Do let me know; I hope there are ways to make the exercise better.

If you use a TV show as a starting point, I'm sure you'll come up with a lot more than just 3 or 4 sentences if you attempt to describe the entire show from beginning to end.
2 persons have voted this message useful



The Real CZ
Senior Member
United States
Joined 4738 days ago

1069 posts - 1495 votes 
Speaks: English*
Studies: Japanese, Korean

 
 Message 164 of 407
17 August 2011 at 9:50pm | IP Logged 
Yeah, I got 3-4 sentences from describing a short scene from the Kdrama I'm watching. My problem is that I have a huge gap between passive and active knowledge. I will keep using it and give feedback in ways I think it could be improved.
1 person has voted this message useful



nickuk
Newbie
United Kingdom
Joined 3946 days ago

2 posts - 2 votes
Speaks: English*
Studies: Spanish, Japanese

 
 Message 165 of 407
18 August 2011 at 12:29pm | IP Logged 
Hello Arekkusu and thanks for this very informative blog. I'm heading to university in September and I want to learn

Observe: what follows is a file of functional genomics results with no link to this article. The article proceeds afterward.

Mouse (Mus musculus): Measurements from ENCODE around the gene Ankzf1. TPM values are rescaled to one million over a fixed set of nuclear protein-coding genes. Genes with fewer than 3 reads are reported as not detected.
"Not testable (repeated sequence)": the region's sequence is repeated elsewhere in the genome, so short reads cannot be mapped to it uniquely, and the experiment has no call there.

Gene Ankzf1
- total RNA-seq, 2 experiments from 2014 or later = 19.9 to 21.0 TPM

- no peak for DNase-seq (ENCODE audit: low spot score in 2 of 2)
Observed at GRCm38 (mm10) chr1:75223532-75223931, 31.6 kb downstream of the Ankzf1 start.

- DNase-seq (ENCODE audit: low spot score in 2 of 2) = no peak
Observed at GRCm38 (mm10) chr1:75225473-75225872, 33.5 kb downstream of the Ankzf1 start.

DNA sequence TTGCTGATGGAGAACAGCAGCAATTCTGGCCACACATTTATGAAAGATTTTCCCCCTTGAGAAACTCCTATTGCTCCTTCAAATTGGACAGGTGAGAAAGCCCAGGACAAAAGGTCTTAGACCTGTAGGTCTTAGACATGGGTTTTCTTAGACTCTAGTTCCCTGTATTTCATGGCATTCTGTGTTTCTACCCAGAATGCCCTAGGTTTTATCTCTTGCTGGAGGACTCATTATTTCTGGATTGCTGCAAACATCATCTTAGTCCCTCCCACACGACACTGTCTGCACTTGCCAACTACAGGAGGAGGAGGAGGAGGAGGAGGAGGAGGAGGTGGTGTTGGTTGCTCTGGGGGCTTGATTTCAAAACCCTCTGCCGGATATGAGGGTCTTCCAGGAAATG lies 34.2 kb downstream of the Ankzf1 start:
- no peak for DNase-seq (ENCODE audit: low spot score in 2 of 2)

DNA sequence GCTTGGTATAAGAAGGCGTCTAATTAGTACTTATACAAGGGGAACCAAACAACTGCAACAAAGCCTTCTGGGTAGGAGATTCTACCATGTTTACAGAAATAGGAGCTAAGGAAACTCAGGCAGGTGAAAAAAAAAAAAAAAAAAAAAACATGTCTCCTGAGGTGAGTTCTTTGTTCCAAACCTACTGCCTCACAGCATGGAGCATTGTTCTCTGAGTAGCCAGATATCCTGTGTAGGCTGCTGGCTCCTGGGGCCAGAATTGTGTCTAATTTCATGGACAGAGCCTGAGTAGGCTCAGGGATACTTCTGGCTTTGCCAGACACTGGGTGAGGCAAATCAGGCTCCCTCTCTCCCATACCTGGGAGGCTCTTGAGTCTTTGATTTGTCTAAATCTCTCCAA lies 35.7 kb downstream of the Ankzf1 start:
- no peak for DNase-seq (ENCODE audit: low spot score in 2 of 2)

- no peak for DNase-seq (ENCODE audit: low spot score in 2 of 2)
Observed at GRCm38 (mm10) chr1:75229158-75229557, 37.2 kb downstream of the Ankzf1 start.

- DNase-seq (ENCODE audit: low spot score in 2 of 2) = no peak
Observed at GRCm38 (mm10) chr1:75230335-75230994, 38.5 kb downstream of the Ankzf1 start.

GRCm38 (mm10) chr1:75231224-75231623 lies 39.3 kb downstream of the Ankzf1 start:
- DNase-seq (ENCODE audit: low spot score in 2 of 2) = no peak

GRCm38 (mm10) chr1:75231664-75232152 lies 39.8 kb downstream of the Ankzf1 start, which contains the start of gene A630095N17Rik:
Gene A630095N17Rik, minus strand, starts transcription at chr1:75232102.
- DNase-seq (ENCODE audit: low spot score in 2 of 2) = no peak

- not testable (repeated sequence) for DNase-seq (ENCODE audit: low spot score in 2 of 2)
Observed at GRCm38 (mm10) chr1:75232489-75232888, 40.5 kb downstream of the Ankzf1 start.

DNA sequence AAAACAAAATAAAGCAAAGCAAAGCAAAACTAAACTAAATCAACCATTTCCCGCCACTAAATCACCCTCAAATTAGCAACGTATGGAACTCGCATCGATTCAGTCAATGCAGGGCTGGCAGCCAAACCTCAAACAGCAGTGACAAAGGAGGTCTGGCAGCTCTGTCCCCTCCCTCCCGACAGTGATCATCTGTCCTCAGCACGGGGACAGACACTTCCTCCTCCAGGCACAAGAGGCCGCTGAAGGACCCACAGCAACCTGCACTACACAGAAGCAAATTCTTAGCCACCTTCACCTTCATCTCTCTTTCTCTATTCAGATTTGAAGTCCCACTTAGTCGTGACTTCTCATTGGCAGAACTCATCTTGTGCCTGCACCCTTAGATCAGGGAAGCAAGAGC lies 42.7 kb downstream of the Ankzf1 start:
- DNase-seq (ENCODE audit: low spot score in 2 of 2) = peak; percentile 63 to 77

Japanese, although I have no language learning experience of any note. I wondered, on average, how many hours
you studied Japanese during the first two years of your studies. When I leave university in three years time, I'd be
chuffed if I was at the C1 level that you were at at the start of this blog. My initial guess is that is over-optimistic
but if you don't try you'll never know, right?
1 person has voted this message useful



Arekkusu
Hexaglot
Senior Member
Canada
bit.ly/qc_10_lec
Joined 4470 days ago

3971 posts - 7746 votes 
Speaks: English, French*, GermanC1, Spanish, Japanese, Esperanto
Studies: Italian, Norwegian, Mandarin, Romanian, Estonian

 
 Message 166 of 407
18 August 2011 at 1:39pm | IP Logged 
nickuk wrote:
Hello Arekkusu and thanks for this very informative blog. I'm heading to university in
September and I want to learn
Japanese, although I have no language learning experience of any note. I wondered, on average, how
many hours